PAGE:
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  • - Oh, I'm sorry, I almost didn't see you there.

  • How are you?

  • (upbeat rock music)

  • Hello, I'm Julian Northbrook, the Language Punk.

  • One of the most interesting books I have ever read is

  • this one, Don't Sleep, There are Snakes by Daniel Everett.

  • In a nutshell, Everett was a Christian missionary.

  • He went to live in the jungle with a tribe

  • of Amazonian Indians called the Piraha.

  • He went there to spread the word of God,

  • however his experience living with the Piraha

  • was so profound that he ended up giving up Christianity

  • and becoming a linguist instead.

  • He then went on to do some very important work

  • in the field of linguistics, some of which

  • challenged the ideas of universal grammar.

  • See this video for an explanation of that.

  • One of the things that Everett talks about in the book

  • is phatic communication, or rather,

  • the lack of phatic communication in the Piraha's language.

  • Phatic communication is extremely important in English

  • as it is in most languages.

  • Put simply, phatic communication is the language that we use

  • not to convey or ask for information,

  • but rather to connect with someone, to set a mood,

  • to show goodwill, to show respect for someone.

  • For example, when we say something like good morning,

  • we are not commenting on the fact that it is a good morning.

  • No, we are acknowledging the existence

  • of the person we are speaking to.

  • We are connecting with that person, starting a new day's

  • relationship with that person, as it were.

  • In the same way, when we say something like,

  • how are you, how's it going?

  • We are not asking after the person's health,

  • or at least not most of the time, anyway.

  • Rather, this has much the same function as good morning.

  • We are simply connecting with that person.

  • Other examples of phatic communication are things

  • like cheers, you're welcome, thank you, I'm sorry.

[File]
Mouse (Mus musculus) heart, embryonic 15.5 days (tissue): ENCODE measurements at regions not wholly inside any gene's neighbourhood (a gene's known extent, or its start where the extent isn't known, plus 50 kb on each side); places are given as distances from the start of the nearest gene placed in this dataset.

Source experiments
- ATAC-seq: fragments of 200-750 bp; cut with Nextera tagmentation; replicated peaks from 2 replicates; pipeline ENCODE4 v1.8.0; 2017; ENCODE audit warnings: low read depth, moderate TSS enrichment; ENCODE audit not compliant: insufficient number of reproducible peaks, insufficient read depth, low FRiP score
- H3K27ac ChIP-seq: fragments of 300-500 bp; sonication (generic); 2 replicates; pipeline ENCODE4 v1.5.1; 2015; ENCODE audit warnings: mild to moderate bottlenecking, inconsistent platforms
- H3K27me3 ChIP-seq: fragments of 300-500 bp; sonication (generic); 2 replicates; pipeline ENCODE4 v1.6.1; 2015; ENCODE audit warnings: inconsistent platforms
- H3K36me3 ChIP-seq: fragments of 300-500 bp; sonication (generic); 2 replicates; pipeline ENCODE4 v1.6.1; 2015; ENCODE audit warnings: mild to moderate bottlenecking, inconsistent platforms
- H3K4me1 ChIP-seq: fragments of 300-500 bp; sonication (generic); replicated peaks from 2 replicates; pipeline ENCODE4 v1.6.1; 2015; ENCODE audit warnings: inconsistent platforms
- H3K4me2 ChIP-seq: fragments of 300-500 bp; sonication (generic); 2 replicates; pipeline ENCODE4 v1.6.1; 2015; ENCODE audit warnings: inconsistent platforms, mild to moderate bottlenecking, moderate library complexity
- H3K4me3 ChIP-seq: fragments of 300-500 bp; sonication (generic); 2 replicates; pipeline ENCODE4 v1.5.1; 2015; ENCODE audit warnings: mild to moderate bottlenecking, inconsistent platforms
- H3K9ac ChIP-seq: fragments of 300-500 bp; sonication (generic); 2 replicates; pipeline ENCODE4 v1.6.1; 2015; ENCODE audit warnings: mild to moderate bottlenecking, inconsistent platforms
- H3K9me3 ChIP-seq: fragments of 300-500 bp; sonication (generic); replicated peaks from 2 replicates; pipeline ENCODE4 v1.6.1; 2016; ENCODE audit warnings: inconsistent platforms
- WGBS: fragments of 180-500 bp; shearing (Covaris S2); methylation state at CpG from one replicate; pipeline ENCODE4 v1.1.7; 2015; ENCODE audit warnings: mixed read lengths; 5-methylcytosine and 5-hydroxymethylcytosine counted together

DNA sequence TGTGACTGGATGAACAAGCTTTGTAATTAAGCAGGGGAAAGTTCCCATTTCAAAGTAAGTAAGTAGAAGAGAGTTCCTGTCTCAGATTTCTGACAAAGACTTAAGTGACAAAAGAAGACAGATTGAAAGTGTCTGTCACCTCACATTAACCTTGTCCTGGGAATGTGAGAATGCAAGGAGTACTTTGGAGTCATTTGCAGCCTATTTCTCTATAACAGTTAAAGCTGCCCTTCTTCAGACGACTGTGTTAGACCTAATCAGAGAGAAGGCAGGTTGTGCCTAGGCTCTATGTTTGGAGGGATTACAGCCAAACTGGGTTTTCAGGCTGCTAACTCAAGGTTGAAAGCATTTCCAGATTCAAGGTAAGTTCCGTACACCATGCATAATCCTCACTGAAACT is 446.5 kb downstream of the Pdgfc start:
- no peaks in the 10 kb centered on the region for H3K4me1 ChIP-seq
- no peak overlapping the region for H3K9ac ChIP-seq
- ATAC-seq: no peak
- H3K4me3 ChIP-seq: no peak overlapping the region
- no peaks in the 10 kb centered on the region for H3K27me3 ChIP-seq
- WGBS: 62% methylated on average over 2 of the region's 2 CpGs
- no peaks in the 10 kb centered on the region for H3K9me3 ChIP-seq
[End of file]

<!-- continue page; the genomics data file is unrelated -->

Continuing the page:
• All of these things are completely missing

  • form the Piraha's language.

  • They simply don't do it.

  • It's not a part of their culture to express these things.

  • They don't have words for good morning, I'm sorry,

  • how are you because it's simply not a part of their culture.

  • It's simply not something which they do.

  • The Piraha language is an extreme case

  • and a very rare one.

  • Phatic communication is extremely important

  • for most languages and cultures, English included.

  • But the point is, when you are making small talk,

  • and phatic communication is a kind of small talk,

  • you have to consider whether the thing you are trying

  • to say actually translates into that other language or not.

  • Just like what I talked about yesterday.

  • Someone from say, Japan asking someone from,

  • for example, the United Kingdom, what's your blood type?

  • It's an odd, surprising thing for westerners,

  • because it's not something which we have in our culture.

  • In the same way, saying I'm sorry to someone

  • whose culture does not have I'm sorry

  • doesn't really make much sense.

  • Again, this is an extreme example,

  • but the point is, if you are struggling with small talk

  • in English ask yourself, are you stubbornly trying

  • to communicate things that exist in your culture,

  • but not in the culture of the people you are talking to?

  • We're going to continue this conversion tomorrow

  • because I've got some great examples

  • and stories to share with you, but before then remember,

  • on the 27th of this month, that is January 2018 I will

  • be doing the Small Talk Superhero seminar here in Tokyo.

  • For information and the place to book your ticket,

  • click on the link in the description.

  • You'll also find a link to Daniel Everett's book,

  • Don't Sleep, There are Snakes as well as several links

  • to EES Lessons that deal with phatic communication

  • and using it smoothly

  • and effectively yourself in conversation.

  • And that, ladies and gentlemen, boys and girls,

  • is it for me, Julian Northbrook,

  • (upbeat rock music) the Language Punk for today.

  • But before I go, over to you.

  • Have you ever struggled with phatic communication?

  • Tell us all about it in the comments.

  • What happened, why did you struggle?

  • Tell us the story.

  • Tell us the story.

- Oh, I'm sorry, I almost didn't see you there.

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A2 BEG UK communication small talk everett language culture good morning

Watch This If You Struggle with Small-Talk in English

  • 100 1
    luluuk posted on 2018/01/11
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